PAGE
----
Lots of parents, teachers, coaches and others are asking: Are energy drinks bad for you? There is no easy answer. While the manufacturers want you to believe that they’re just a quick-fix when you’re feeling especially low-energy, or that they are a great way to give yourself a boost before athletics or strenuous activity, the high doses of caffeine can be dangerous. There are some groups of people who might be more likely to suffer adverse effects — and they might not even know it.
Side-effects of energy drinks on teens and adolescents
The American Academy of Pediatrics recommends that kids avoid energy drinks. One thing that the AAP wants to be clear on is that sports drinks and energy drinks contain different ingredients. A sports drink usually contains carbohydrates, minerals, electrolytes and flavoring. These are intended to replace water and electrolytes that were lost through sweating during exercise. Most of the time, the best way for children to hydrate is to drink regular water. The main concern about sports drinks and children is that these beverages contain a lot of calories and can cause tooth decay and obesity. However, if a young athlete is participating in vigorous physical activity, the occasional sports drink might be helpful.
An energy drink, on the other hand, is made up of stimulants that might include caffeine, guarana and taurine. Caffeine is known to have harmful effects on children, including damage to the neurologic and cardiovascular systems. The AAP’s report makes the conclusion that energy drink side-effects on kids and teens are far more pronounced than in adults, and that the dangers of energy drinks should be known by parents.
Other energy drink side-effects
Back to the question… are energy drinks bad for you? In addition to the high doses of caffeine, they also contain a lot of sugar and calories. For a high-performance athlete, the calories are probably burned fairly quickly, but for a recreational athlete or teenager, the side-effects of energy drinks could include weight gain. Other energy drink side-effects include jitters, upset stomach, headaches or sleep problems. And, when consumed in large quantities, you could even experience fast or irregular heart rhythm, high blood pressure, hallucinations or seizures.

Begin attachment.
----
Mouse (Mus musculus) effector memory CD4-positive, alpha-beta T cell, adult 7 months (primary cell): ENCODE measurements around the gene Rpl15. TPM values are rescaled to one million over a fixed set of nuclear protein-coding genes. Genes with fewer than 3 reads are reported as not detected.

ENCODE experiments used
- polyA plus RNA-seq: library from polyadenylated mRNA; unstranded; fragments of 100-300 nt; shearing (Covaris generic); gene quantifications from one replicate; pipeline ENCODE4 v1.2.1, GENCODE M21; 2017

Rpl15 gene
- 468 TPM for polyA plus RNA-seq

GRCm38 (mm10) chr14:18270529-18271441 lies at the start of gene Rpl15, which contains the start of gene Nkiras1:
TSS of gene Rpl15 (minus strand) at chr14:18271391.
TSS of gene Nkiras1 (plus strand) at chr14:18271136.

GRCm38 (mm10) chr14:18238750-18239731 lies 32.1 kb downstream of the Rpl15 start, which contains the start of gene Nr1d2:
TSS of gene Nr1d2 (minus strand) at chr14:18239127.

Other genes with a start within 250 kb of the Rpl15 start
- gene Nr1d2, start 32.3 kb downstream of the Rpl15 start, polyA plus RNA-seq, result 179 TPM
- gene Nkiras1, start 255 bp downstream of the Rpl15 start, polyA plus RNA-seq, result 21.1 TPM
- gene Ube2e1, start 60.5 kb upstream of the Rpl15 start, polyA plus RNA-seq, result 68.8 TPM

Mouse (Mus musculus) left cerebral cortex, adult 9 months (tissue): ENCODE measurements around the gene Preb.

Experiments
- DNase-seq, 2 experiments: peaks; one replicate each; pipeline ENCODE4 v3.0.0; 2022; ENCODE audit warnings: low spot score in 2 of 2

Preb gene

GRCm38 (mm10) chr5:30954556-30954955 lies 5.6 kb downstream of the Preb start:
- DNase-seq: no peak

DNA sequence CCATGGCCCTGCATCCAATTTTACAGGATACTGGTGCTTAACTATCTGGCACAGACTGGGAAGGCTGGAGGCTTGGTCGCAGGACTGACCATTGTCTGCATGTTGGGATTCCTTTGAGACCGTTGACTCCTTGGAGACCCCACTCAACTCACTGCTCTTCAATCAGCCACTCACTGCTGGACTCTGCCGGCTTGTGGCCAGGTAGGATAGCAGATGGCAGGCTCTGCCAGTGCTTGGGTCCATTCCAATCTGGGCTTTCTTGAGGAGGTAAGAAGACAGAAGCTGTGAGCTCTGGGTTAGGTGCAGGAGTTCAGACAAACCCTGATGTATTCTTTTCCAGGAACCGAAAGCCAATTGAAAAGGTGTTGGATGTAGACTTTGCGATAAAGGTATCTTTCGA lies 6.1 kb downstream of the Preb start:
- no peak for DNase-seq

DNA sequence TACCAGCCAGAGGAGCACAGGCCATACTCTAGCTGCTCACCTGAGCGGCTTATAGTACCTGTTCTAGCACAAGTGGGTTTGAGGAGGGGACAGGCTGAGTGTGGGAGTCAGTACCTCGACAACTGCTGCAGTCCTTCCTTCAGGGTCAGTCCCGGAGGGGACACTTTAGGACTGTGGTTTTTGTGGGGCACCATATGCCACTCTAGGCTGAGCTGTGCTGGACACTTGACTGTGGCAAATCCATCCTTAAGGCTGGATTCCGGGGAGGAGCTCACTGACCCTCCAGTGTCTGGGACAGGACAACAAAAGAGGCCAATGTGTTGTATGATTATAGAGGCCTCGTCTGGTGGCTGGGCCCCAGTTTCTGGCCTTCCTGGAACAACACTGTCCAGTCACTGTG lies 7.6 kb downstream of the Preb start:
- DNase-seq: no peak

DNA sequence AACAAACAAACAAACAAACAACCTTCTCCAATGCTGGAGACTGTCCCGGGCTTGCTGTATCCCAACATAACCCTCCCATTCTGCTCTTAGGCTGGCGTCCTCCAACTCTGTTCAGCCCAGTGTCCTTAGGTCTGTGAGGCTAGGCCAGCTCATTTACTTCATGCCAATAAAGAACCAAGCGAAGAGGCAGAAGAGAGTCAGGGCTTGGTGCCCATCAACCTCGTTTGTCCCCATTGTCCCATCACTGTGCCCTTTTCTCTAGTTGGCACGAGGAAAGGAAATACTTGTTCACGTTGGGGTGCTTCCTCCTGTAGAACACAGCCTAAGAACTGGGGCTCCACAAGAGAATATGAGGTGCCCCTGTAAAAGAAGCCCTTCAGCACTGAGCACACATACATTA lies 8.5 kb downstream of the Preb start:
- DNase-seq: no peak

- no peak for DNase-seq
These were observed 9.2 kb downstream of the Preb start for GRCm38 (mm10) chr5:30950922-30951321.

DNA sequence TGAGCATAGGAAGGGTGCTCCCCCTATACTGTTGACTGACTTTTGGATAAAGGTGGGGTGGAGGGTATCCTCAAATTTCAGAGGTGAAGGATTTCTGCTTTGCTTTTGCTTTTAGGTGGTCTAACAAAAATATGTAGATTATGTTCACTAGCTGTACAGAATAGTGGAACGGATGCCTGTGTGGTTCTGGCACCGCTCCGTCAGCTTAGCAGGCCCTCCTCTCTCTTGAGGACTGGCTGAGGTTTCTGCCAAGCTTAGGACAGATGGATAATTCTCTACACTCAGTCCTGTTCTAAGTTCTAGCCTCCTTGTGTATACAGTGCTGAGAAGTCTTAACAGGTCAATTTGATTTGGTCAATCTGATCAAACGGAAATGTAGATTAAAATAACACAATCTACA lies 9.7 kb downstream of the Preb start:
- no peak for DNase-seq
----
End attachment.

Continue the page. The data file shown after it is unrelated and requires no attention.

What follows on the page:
Why would I need an energy drink lawyer?
You might want to call a McIntyre Law energy drink lawyer if you’ve suffered harm from any energy drink side-effects. You might have suffered side-effects of energy drinks because the manufacturers of these products gave misleading claims about the dangers of energy drinks, or because the hidden ingredients interacted in ways that you didn’t anticipate. We call these ingredients “hidden” because some of these beverages contain guarana, taurine, ginseng, vitamin B, glucuronolactone, yohimbe, carnitine or bitter orange. Many of these ingredients are actually designed to enhance the effects of caffeine, which means that the caffeine quotient in these energy drinks is actually much higher than you realize. That means it’s that much easier to drink too much, too fast. A 24-ounce energy drink could contain as much as 500 milligrams of caffeine — which is equivalent to five cups of coffee!
Dangers of energy drinks and alcohol
The side-effects of energy drinks, alone, can be serious—but even more so when these beverages are combined with alcohol. One reason is that studies show that when you combine the two, the signs of drunkenness are lessened, and then you feel that you want to (or can) drink more. Another reason is that because the energy drinks can make a person feel or appear more balanced or coordinated than s/he actually is after drinking alcohol, that person is more likely to attempt drunk driving, which could result in a DUI or serious accident or fatality.
Mixing alcohol and energy drinks has also been shown to lead to adolescent brain damage, ER visits and hospitalizations. And, mixing energy drinks with other central nervous stimulants like Ritalin or Adderall is even more dangerous, as is a combination with illicit drugs like marijuana.
The bottom line…
So, are energy drinks bad for you? Yes. Energy drink side-effects are very serious in teens and children, and they can also affect adults when consumed in large quantities. Fortunately, the energy drink manufacturers are starting to see some pushback as people become more aware that their misleading labeling and advertising tactics are causing harm.
If you’ve experienced a harmful medical condition as a result of over-consumption of energy drinks, or if you are the victim of a car accident in which a driver was affected, you need an energy drink lawyer. The McIntyre Law team is working to get justice for people like you, who were harmed without knowing the dangers of energy drinks. Contact us today!